December 1, 2005 Regular News Legal Roundup Legal RoundupUSF Scholarship Endowed: Shumaker, Loop & Kendrick recently endowed a $100,000 scholarship with the University of South Florida Foundation to benefit the athletic department. “Shumaker, Loop & Kendrick is involved in numerous charitable activities throughout the community and in connection with that involvement, the local partners wanted to recognize and demonstrate support for the University of South Florida as one of the most significant contributors to the area’s current and future growth and development,” said Mark Catchur, a partner with the firm and a double alumnus of USF. Hurricane Relief: Dennis Hernandez & Associates spearheaded a relief drive for the victims of Hurricane Katrina. Sites were established in Tampa, Clearwater, Sarasota, and St. Petersburg for the public to drop off nonperishable goods. After receiving the goods, Dennis Hernandez & Associates delivered four truckloads to the affected Hurricane Katrina victims. Lawyers in the Schools:Lead in your own way. That’s the message some of the staff from Page, Eichenblatt, Bernbaum & Bennett brought to a group of Orlando eighth graders recently. The staff used their own experiences to motivate students at Lockhart Middle School to lead in their own way and share those experiences with their classmates. Partners Gregg Page and Steve Eichenblatt talked about Page’s mission trip to the Dominican Republic and some of Eichenblattt’s own childhood experiences. Paralegal Thomas Harrington opened up to the students about his tour of duty in Iraq. “We enjoy talking with young people about community service and leadership,” said Page. “Nothing is more important. If we positively influence even one kid’s life, it is well worth the effort.” Indians Win at Stetson: A team from West Bengal National University of Juridical Sciences in Kolkata (Calcutta), India, won the 10th annual International Environmental Moot Court Competition at Stetson University College of Law. Law students from India, Ireland, Australia, and the United States debated international environmental issues. “The competition consistently draws some of the best law student advocates worldwide,” said Stetson Professor Royal Gardner. “More important, it is a forum that highlights environmental challenges that confront our planet.” More than 60 teams from around the globe competed for a chance to make it to Stetson’s international finals, debating the hypothetical impact of an offshore wind farm on a threatened migratory bird species. NSU Enters Into Dual Degrees Arrangement: The Shepard Broad Law Center at Nova Southeastern University has signed an agreement with the Ca’ Foscari University of Venice for a dual degree program that will allow NSU students to study law in Venice for a semester while Italian students will come to NSU. The Law Center also has a similar dual degree program with the University of Barcelona. Childrens First Honors Three: Florida’s Children First, a nonprofit that protects the rights of children in the foster care system, recently held a fundraiser and awards ceremony that netted $38,000 for the organization in North Palm Beach. The organization honored Andria Cunningham, a former foster child, who is currently serving as the independent living coordinator for [email protected], a nonprofit in Boca Raton that helps foster youths. Sen. Jeffrey Atwater, R-North Palm Beach, was recognized for his commitment to children’s issues, specifically for his work on recent legislation that created a Statewide Interagency Education Agreement that ensures cooperation between the Department of Children and Families and the Florida Department of Education. Maxine Williams, staff attorney with the Juvenile Advocacy Project of the Legal Aid Society of Palm Beach County, was honored for her contributions to the foster care system.Most recently, Williams advocated on behalf of a teenager in foster care who became the center of attention when DCF rescinded her right to have an abortion. FCSL Takes Moot Court Crown: Florida Coastal School of Law won its first national moot court competition in November. The Chicago Bar Association National Constitutional Law Moot Court Competition also marks FCSL’s third moot court competition victory this year. The winning FCSL Moot Court team, David Hollander, Cory Simmons, and Katy Peters bested Pepperdine University in the semifinal round before defeating Loyola University, Chicago, the competition’s defending champion, before a panel of judges from the Circuit Court of Cook County, Illinois. FCSL Professor Jeff McFarland accompanied the team to Chicago and helped the team fine-tune their oral arguments.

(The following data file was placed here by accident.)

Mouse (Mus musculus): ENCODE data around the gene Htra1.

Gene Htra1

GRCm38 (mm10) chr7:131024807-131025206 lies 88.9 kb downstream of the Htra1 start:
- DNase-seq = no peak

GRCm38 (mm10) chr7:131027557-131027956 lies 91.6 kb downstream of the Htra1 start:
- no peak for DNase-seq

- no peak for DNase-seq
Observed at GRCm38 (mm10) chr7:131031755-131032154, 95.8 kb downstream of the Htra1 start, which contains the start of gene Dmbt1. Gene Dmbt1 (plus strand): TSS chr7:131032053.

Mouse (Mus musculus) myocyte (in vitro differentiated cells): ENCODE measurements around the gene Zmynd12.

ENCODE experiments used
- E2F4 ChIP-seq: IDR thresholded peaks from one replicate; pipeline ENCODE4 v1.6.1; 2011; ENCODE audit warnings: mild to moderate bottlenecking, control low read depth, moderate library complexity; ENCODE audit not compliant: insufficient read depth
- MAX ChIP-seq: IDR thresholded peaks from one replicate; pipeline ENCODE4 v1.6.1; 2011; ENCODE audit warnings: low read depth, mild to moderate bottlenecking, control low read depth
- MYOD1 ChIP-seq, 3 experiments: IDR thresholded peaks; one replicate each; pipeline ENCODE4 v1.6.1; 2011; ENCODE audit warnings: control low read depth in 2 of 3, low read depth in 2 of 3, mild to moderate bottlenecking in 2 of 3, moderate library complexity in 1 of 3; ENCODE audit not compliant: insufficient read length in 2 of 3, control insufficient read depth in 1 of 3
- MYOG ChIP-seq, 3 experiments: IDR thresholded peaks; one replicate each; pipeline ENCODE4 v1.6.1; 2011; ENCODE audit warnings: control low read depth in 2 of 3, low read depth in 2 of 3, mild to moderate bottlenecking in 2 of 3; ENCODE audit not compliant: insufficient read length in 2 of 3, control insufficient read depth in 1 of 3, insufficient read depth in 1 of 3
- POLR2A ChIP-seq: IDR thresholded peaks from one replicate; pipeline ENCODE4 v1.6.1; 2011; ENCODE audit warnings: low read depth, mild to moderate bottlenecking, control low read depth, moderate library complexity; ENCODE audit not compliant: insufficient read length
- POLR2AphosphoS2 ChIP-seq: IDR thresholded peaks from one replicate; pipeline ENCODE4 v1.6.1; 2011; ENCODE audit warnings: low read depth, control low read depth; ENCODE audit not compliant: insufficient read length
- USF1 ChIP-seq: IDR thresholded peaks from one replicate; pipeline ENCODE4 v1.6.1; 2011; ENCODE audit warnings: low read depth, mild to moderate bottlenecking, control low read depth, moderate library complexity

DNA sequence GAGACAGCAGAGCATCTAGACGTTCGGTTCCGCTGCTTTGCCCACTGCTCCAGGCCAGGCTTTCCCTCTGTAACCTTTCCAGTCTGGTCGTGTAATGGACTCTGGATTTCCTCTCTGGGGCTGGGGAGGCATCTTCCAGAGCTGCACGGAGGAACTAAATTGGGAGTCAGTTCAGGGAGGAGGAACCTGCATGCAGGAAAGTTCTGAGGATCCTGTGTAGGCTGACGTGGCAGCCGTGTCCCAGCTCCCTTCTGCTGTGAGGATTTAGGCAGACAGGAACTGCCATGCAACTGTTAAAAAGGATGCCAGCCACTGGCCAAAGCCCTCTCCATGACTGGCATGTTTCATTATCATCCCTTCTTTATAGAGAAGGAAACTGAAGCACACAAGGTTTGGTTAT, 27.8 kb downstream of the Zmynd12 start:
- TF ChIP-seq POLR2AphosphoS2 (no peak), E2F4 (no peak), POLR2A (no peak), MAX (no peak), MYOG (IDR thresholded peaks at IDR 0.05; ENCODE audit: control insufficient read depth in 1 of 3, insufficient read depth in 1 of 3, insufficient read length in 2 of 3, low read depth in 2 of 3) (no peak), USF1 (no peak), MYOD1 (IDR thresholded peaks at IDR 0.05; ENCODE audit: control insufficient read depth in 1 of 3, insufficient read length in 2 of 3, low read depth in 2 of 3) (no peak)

Log in with your social account LOG INDon’t have an account? Register here Topics : Linkedin Google Forgot Password ? Facebook The omnibus bill on job creation currently being deliberated at the House of Representatives (DPR) proposes some changes to requirements and licensing procedures that will make it easier for investors to enter the aviation business.The bill, if approved in its current form, will amend a number of articles in Law No. 1 of 2009 on aviation, which stipulates requirement and procedures for obtaining licenses to set up an airline company. In total, the bill amends 74 articles and removes 19 others in the Aviation Law.Transportation Minister Budi Karya Sumadi said in Jakarta on Friday that the omnibus bill, for example, eases the requirement for the minimum number of aircraft an airline should own and operate to ensure that more investors would enter the business, thereby creating a more competitive aviation market.“In the aviation industry, we cut the number [of require… Indonesia omnibus-bill job-creation aviation license ownership Regulations Transportation-Minister-Budi-Karya-Sumadi